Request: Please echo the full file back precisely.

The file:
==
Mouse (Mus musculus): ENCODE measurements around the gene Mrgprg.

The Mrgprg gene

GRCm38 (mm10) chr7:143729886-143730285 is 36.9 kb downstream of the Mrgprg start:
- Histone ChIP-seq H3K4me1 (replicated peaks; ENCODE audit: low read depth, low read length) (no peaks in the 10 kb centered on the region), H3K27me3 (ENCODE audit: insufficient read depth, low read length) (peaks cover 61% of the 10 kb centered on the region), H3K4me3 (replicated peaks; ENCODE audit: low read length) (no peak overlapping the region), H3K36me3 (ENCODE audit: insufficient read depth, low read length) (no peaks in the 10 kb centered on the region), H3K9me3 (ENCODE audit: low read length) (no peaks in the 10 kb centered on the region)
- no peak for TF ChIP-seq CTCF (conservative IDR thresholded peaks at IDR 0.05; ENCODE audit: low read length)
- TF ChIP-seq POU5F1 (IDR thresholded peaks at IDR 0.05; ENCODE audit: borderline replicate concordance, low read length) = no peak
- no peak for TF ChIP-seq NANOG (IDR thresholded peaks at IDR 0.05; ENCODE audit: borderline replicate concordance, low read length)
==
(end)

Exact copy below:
Mouse (Mus musculus): ENCODE measurements around the gene Mrgprg.

The Mrgprg gene

GRCm38 (mm10) chr7:143729886-143730285 is 36.9 kb downstream of the Mrgprg start:
- Histone ChIP-seq H3K4me1 (replicated peaks; ENCODE audit: low read depth, low read length) (no peaks in the 10 kb centered on the region), H3K27me3 (ENCODE audit: insufficient read depth, low read length) (peaks cover 61% of the 10 kb centered on the region), H3K4me3 (replicated peaks; ENCODE audit: low read length) (no peak overlapping the region), H3K36me3 (ENCODE audit: insufficient read depth, low read length) (no peaks in the 10 kb centered on the region), H3K9me3 (ENCODE audit: low read length) (no peaks in the 10 kb centered on the region)
- no peak for TF ChIP-seq CTCF (conservative IDR thresholded peaks at IDR 0.05; ENCODE audit: low read length)
- TF ChIP-seq POU5F1 (IDR thresholded peaks at IDR 0.05; ENCODE audit: borderline replicate concordance, low read length) = no peak
- no peak for TF ChIP-seq NANOG (IDR thresholded peaks at IDR 0.05; ENCODE audit: borderline replicate concordance, low read length)